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We are passionate about communicating the work of the EPA Research programme to our stakeholders and the wider public.
Every year we both run and attend a number of environmental research events, publish a range of research reports, send a quarterly newsletter to our subscribers and are active on social media, particularly Twitter.
We are always willing to help communicate the work of EPA funded projects, as well as other events and activities that the research community may be interested in.
If you would like us to assist in any way possible with communicating the work of a project, event or activity, please send an email to email@example.com and we will always strive to be of assistance.
The video below gives an overview of The STRIVE Programme, the predessor to EPA Research.
Communication is a vehicle for demonstrating the value of a research project and soliciting feedback from stakeholders to improve the quality of a research project. Formal communication plans allow a project team to foster an understanding of the research project and its benefits to all stakeholders at every stage of the project. Conversely, lack of effective communication dramatically increases the risks projects face and the likelihood of falling short on deliverables.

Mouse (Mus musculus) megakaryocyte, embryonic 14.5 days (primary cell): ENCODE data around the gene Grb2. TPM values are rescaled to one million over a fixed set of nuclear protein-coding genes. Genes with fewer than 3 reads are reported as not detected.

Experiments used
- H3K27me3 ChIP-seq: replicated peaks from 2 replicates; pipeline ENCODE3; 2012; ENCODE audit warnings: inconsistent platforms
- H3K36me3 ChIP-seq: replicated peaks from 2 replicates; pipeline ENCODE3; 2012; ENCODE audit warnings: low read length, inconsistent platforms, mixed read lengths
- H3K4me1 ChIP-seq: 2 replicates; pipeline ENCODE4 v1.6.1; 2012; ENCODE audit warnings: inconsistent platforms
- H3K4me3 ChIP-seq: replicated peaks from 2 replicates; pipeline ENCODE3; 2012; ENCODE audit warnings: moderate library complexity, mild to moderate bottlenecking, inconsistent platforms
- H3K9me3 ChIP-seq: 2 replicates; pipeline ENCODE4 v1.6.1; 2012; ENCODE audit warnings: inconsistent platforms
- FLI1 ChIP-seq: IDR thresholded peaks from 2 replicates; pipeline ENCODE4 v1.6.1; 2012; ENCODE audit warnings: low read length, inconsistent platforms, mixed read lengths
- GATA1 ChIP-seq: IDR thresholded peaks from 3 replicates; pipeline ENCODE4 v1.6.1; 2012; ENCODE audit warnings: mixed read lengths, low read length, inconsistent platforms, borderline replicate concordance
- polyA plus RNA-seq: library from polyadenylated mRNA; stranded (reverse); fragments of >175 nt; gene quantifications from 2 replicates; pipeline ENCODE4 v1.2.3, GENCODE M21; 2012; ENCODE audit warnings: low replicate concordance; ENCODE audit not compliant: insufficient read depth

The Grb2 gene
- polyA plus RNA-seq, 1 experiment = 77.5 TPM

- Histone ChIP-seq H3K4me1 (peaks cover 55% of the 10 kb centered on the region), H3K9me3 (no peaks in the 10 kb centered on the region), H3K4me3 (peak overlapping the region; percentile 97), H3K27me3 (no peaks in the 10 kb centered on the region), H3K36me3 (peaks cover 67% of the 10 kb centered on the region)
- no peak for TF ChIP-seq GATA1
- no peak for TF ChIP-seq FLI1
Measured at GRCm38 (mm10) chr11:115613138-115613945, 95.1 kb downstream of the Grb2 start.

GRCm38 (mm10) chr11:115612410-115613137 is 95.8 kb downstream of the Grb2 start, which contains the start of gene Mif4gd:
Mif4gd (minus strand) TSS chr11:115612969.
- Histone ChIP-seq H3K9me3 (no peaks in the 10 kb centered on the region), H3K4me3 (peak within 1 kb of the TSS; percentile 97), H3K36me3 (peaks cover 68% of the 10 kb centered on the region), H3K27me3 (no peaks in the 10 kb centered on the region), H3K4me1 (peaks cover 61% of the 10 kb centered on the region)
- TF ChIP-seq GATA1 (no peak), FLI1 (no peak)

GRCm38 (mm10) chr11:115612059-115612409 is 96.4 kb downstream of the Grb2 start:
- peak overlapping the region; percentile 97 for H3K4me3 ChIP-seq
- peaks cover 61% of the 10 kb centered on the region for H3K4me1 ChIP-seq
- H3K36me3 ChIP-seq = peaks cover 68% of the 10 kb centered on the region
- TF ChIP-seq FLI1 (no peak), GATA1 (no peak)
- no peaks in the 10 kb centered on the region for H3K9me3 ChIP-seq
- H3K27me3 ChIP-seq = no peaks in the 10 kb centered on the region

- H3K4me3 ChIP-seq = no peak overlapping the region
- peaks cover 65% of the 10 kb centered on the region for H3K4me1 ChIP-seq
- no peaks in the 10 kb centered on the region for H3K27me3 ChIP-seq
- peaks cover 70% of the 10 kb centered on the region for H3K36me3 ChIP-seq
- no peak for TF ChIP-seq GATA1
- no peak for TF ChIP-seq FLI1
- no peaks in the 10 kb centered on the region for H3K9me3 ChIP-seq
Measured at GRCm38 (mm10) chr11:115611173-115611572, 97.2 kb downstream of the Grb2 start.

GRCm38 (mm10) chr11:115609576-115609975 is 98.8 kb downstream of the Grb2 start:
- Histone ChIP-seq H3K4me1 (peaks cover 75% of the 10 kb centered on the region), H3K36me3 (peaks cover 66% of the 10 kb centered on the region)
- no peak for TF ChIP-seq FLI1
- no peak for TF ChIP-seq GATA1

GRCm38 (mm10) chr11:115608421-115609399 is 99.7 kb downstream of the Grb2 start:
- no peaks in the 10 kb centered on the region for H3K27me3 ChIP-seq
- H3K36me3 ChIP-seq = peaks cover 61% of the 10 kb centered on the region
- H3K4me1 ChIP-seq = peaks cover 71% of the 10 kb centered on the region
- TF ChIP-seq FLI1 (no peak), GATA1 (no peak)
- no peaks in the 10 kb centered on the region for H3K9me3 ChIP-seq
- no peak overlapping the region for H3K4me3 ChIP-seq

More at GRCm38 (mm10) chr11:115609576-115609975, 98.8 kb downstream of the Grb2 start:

In traditional research projects or fellowships, the final report can be the main communication output. However, a mistake that many projects make is assuming that all communication activities should be at the end of a project. Furthermore, many projects communicate solely via dissemination (broadcast based approach) and fail to solicit any feedback from the audience. These approaches miss opportunities throughout the project where information could be exchanged, events could be organised, and stakeholders could be engaged in the project to strengthen its impact.
One of the main goals of the EPA Research Strategy 2014 – 2020 is to increase communications and awareness of the work funded by the Research Programme.
The knowledge generated by EPA Research can help Irish people make better choices about their futures - from the government using our knowledge and data to inform their policy making, to enabling individual citizens to make more sustainable and healthier decisions in their daily lives.
For this reason, EPA has included the need to prepare a Communication Plan as part of new projects and fellowships funded from the 2015 research call onwards. This communications plan should be submitted alongside the first technical progress report.
A copy of the EPA Guidelines for a Research Project Communication Plan can be downloaded here.
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